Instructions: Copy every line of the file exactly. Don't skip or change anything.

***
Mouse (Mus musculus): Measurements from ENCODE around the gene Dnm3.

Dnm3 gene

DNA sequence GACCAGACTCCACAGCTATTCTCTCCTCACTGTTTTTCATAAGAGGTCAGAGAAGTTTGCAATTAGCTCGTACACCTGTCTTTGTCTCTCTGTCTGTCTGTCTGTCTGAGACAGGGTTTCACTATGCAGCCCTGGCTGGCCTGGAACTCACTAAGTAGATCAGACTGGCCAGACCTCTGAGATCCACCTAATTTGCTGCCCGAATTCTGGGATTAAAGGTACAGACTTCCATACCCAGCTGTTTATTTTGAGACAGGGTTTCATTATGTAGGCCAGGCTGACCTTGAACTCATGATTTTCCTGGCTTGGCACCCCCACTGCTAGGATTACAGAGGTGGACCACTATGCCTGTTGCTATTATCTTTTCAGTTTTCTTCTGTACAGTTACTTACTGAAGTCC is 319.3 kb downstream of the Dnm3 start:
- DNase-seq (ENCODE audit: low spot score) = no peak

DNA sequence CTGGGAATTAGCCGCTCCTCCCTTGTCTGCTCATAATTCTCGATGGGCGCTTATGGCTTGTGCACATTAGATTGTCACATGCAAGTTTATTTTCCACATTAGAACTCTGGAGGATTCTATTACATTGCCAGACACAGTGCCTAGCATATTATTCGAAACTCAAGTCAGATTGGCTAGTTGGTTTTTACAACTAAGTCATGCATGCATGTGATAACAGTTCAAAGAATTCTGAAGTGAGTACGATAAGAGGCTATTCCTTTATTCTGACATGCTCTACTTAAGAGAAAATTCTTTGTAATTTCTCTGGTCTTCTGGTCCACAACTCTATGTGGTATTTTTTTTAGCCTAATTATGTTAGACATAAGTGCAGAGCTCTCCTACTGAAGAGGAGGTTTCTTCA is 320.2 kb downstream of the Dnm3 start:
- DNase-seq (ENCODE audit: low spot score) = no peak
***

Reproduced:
Mouse (Mus musculus): Measurements from ENCODE around the gene Dnm3.

Dnm3 gene

DNA sequence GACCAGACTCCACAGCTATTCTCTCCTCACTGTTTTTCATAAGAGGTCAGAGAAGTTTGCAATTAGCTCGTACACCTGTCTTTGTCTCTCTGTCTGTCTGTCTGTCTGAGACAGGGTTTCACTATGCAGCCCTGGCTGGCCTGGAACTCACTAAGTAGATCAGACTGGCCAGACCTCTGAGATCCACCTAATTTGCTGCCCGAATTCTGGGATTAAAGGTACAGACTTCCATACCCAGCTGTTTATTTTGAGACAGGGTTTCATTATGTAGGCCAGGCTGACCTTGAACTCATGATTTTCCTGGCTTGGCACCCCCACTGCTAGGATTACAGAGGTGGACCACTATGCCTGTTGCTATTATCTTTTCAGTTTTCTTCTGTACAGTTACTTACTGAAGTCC is 319.3 kb downstream of the Dnm3 start:
- DNase-seq (ENCODE audit: low spot score) = no peak

DNA sequence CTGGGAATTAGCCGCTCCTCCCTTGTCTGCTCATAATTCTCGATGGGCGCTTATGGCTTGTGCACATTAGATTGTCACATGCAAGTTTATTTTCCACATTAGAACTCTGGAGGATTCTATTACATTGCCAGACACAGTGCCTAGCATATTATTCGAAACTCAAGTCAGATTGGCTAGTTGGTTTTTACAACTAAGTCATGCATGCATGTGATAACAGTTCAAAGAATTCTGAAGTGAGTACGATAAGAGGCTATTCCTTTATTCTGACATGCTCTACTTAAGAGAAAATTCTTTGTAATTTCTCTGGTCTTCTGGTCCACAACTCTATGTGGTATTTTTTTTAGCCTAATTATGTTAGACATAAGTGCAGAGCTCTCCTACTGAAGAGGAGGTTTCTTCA is 320.2 kb downstream of the Dnm3 start:
- DNase-seq (ENCODE audit: low spot score) = no peak